This article was published in 2006, in Newsletter 64.

The Editor welcomes letters for publication. They represent their authors’ own opinions, rather than Campaign policy, even when written by a Campaign Committee member.

The Cam

There may be more than one route to heaven. As near as Reflector will get, so close to home, is by cycling in winter sunshine along the towpath, on Sustrans route 11. Gone is the need to weave round water filled craters, with mud slide thrills on the river bank. It is now Breedon style gravel rolled flat and even. Unlike tarmac it is in harmony with the river side, and a pleasure for cycling.

But beware Cerebus guarding this route, its owner glaring like Charon awaiting a toll, on the river edge. Watch out too for loud voices on bikes hurting at one, eyes turned towards the young blades, feathering in near unison. Yell out ‘ahoy’ and the oncoming voice may briefly straighten its erratic path.

Cygnets, virgin brown, await the spring for fulfilment in white. Moorhen scuttle down the bank, to safety. Molehills, in newly minted earth, line the path edge. Willows are shedding leaves, but will be first dressed come greening.

From the underworld, can it be, there is an occasional sulphurous whiff. Froth patches float below the weir at Baits Bite Lock. There, a short stretch of lumpy tarmac breaks the cyclist’s rhythmic reverie.

Come the weekend, black poles may bar the way. Large men fumble cold hands in tins of maggots, then the long poles nose their way towards the far bank, letting one pass.

On the bank ahead, the sleek grey silhouette of another fisher snaps out of its pose. Neck out, on long wings, the heron climbs over the electricity cables, heading for a backwater.

A young man, legs outstretched, smokes on a bench by Clayhithe bridge, a turning point. Homewards, catching up at the railway bridge, he spurts by, showing his lungs have some life yet. At the Pike and Eel, glimpses of earthly paradise, so briefly gained, are forfeited to motor traffic. It’s a short sweet ride.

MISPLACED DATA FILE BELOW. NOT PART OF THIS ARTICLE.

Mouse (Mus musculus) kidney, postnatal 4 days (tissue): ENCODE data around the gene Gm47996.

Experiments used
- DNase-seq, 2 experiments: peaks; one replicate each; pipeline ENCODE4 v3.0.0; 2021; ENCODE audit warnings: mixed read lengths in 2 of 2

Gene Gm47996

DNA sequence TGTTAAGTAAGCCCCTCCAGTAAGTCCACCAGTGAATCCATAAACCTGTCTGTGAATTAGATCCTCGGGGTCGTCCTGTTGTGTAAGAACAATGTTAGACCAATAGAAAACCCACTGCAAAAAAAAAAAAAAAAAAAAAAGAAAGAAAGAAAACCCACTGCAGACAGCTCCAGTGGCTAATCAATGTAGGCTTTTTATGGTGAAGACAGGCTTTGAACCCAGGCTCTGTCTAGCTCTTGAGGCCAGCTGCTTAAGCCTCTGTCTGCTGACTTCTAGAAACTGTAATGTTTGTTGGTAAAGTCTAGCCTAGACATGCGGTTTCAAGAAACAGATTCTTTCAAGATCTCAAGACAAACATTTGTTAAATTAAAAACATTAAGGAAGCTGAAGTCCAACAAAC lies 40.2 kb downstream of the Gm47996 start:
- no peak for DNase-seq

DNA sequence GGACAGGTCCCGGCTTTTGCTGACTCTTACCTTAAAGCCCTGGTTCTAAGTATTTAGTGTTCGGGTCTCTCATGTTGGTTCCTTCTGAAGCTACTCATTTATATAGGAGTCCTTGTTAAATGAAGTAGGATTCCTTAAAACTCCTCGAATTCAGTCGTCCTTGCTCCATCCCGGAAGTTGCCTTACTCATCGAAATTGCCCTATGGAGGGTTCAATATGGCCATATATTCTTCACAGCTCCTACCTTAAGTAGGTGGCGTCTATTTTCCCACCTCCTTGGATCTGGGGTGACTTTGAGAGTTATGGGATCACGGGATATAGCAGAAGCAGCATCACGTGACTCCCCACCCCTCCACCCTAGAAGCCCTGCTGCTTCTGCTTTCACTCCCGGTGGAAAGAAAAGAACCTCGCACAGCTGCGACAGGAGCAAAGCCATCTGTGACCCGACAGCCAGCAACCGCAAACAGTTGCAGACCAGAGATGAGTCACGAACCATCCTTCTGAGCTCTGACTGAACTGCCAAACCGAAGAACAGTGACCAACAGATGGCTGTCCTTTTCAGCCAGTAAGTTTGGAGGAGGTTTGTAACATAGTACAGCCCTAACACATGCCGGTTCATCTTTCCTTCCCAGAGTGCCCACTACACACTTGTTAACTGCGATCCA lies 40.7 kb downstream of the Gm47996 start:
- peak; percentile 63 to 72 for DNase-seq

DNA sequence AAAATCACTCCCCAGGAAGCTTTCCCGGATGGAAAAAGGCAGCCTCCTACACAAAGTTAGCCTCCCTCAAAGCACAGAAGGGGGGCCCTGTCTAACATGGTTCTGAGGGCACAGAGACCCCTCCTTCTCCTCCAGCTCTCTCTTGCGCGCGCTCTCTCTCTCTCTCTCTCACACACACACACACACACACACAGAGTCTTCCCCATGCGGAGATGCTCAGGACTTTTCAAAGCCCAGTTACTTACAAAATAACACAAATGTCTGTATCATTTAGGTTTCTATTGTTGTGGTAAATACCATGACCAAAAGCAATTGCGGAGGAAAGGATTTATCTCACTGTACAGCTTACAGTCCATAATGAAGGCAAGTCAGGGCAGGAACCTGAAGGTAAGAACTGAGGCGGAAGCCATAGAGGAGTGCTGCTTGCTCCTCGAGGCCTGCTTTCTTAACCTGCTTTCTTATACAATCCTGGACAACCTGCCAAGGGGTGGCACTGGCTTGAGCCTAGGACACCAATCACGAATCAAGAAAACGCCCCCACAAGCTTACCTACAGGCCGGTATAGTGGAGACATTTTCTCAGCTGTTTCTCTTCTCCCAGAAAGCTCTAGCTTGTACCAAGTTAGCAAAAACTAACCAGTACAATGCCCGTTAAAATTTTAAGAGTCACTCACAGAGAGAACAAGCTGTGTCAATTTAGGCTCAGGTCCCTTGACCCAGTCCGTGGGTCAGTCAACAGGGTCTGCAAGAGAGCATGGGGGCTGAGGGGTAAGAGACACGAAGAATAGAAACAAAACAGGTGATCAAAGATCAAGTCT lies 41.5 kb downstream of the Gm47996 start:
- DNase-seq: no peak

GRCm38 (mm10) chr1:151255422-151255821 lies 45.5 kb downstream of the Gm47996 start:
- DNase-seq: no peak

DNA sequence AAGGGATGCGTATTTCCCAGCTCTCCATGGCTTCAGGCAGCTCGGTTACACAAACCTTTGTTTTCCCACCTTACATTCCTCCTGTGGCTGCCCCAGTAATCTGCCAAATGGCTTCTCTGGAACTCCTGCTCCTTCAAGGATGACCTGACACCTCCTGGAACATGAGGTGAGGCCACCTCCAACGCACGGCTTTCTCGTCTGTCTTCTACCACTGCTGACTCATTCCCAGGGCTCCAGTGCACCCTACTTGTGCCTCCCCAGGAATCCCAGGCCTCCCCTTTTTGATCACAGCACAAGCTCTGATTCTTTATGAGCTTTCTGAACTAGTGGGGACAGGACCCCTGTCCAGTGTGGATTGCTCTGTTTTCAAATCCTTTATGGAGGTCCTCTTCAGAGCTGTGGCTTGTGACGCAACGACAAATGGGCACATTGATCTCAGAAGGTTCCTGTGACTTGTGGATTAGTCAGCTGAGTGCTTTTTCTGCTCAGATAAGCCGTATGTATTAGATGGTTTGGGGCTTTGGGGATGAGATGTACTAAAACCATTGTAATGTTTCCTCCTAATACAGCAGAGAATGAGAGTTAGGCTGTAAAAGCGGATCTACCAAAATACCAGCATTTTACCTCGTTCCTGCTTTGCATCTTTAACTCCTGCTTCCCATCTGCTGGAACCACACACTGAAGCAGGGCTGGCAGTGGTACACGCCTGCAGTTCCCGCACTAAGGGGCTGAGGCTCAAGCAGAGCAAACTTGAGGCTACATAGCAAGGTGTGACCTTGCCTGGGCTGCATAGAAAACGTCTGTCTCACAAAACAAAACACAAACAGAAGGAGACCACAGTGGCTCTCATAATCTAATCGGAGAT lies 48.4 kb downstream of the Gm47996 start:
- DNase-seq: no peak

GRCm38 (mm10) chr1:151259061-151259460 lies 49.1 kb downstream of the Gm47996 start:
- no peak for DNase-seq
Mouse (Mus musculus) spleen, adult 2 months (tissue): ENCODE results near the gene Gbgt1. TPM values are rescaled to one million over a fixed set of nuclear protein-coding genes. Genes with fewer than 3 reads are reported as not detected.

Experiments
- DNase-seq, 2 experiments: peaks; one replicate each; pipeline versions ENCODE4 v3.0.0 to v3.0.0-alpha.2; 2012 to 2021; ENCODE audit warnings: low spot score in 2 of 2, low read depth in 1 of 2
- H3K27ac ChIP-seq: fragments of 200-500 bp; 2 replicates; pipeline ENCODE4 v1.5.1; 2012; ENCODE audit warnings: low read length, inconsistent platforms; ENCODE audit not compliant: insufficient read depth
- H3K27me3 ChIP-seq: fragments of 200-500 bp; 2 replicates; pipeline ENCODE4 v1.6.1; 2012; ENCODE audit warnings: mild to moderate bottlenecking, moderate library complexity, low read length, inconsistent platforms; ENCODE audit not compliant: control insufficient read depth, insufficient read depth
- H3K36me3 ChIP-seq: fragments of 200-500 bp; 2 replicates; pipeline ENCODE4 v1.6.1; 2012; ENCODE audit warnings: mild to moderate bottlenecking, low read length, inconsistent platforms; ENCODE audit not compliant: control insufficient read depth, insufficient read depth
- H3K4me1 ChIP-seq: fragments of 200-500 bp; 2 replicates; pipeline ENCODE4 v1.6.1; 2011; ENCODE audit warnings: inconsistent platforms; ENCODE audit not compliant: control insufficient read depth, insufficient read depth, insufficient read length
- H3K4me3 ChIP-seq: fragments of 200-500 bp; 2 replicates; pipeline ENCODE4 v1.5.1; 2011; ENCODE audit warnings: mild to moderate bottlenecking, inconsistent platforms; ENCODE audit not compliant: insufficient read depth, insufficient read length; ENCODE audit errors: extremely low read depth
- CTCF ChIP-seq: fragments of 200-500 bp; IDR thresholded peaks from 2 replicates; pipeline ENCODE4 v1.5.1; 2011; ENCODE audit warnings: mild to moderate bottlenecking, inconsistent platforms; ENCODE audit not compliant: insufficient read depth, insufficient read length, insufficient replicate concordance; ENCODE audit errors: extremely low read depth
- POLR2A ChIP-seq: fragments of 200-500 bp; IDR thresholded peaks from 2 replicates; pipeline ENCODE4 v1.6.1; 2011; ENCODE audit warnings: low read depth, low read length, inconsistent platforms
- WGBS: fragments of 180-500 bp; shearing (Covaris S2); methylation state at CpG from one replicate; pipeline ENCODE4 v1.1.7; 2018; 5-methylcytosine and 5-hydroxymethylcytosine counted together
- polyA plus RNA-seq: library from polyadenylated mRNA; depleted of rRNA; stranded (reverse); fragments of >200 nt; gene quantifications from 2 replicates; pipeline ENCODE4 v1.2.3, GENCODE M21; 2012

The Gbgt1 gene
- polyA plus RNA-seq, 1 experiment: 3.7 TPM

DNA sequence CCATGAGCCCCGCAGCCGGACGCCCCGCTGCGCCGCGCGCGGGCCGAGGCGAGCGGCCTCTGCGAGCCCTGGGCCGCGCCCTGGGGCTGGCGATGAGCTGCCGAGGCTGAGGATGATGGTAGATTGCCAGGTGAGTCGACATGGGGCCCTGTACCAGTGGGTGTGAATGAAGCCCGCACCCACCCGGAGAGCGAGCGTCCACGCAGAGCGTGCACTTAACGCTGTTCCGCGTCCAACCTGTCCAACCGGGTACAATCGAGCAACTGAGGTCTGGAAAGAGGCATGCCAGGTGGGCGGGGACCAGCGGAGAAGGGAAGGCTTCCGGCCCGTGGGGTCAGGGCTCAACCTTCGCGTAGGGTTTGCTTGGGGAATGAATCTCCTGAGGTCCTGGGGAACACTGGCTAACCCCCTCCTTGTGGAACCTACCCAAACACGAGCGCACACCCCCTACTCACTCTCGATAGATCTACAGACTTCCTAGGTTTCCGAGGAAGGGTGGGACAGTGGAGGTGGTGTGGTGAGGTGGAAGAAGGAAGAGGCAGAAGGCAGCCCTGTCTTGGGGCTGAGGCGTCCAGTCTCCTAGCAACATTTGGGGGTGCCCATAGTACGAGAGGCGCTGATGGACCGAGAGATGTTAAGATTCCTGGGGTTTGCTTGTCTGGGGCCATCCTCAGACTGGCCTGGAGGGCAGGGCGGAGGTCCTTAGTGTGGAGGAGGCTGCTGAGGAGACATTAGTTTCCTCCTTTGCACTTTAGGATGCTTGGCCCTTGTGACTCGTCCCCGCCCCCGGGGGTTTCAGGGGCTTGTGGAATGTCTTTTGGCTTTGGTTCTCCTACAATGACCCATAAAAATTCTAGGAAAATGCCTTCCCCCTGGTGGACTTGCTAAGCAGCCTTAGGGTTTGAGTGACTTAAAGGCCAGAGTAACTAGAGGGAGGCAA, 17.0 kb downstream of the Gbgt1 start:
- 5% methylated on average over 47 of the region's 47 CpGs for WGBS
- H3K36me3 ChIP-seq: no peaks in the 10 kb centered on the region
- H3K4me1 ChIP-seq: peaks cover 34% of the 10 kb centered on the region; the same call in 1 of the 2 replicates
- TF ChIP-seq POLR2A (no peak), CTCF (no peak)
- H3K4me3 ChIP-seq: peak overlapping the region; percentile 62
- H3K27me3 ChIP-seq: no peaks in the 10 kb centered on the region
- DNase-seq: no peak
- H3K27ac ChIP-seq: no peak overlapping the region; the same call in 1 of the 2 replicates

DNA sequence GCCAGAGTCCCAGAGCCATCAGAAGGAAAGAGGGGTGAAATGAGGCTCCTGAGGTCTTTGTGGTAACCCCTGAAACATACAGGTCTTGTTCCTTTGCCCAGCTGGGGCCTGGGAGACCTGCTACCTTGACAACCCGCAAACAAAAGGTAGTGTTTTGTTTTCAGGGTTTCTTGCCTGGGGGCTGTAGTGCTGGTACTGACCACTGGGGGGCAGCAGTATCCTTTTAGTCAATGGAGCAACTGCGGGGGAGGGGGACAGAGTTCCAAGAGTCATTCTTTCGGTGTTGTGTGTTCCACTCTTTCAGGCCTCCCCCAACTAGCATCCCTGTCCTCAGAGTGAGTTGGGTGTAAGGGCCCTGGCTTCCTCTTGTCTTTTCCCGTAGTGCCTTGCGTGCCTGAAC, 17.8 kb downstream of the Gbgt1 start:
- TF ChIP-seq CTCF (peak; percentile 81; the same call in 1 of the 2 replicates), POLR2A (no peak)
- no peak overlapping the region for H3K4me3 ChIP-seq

Why ever not?

I was interested to read James Woodburn’s account (Newsletter 63) of the tortuous sequence of events that has resulted in something so obvious and necessary as a cycle contraflow in Corn Exchange Street finally being approved.

Without this contraflow, the new cycle park being created (arguably on the wrong side of the development, against the City Council’s Cycle Parking Standards) would undoubtedly be a complete white elephant.

While the Cabinet is to be congratulated on this long-overdue decision, it has to be asked why this matter has dragged out for so long by a county council which supposedly regards itself cycle-friendly, or why the matter was elevated to Cabinet status when a transport committee exists specifically to make transport decisions and quite reasonably has a better understanding of the issues.

Indeed, I was incensed enough to go on-line to hear the webcasts of the Cabinet meetings, to hear the standard of debates on the matter. For the meeting on 12 April, one Councillor said:

‘… the thing that worries me the most is this idea that because cyclists are always going to go through red traffic lights, we should make it legal for cyclists to go through red traffic lights. Now I know you haven’t said that, but that’s the way you’re dealing with illegal cycling in Cambridgeshire: you’re cutting down illegal cycling by legalising anything anyone cares to do on a bicycle. That’s not my personal view on how you go about solving that kind of problem.’

Another Councillor remarked, ‘anyone who expects cyclists to obey the rules is living in Cloud Cuckoo Land.’

Such remarks about traffic lights are totally irrelevant to the agenda item, and simply display prejudice against cyclists. ‘Cyclists’ are not ‘always’ going to go through red traffic lights. Rule-breaking by motorists (especially over speeding) is at least as much of a problem as rule-breaking by cyclists

The suggestion that those in favour of promoting cycling want to see ‘legalising anything anyone cares to do on a bicycle’ is totally ludicrous. Catering for reasonable expectations, such as cyclists actually being able to get to a facility intended for them, barely registered in the discussion.

In contrast, it was good to see that the council officer at the meeting, Brian Smith, correctly sought to balance the debate by explaining that the Council seeks compliance with regulations by all road users, both motorists and cyclists. This is a view which the Campaign clearly shares, as any reading of its literature would clearly show.

Martin Lucas-Smith